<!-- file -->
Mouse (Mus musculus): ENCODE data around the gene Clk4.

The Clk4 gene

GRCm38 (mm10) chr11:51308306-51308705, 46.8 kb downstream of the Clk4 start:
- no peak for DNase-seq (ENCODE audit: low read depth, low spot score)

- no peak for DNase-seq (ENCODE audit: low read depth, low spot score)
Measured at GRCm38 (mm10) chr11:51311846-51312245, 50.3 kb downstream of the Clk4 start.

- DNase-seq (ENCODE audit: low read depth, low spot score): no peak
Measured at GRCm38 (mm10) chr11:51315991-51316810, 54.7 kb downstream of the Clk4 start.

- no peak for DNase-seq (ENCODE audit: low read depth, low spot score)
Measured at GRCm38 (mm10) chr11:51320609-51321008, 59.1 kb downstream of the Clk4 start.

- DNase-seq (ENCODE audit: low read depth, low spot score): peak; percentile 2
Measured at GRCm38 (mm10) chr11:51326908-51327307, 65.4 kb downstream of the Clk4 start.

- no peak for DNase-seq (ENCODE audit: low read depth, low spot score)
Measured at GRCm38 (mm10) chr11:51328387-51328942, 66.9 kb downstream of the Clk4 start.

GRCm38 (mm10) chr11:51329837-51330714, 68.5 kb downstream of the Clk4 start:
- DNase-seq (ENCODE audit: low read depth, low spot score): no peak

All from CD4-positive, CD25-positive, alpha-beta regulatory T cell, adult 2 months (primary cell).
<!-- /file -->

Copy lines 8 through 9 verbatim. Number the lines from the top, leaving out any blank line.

Measured at GRCm38 (mm10) chr11:51315991-51316810, 54.7 kb downstream of the Clk4 start.

- no peak for DNase-seq (ENCODE audit: low read depth, low spot score)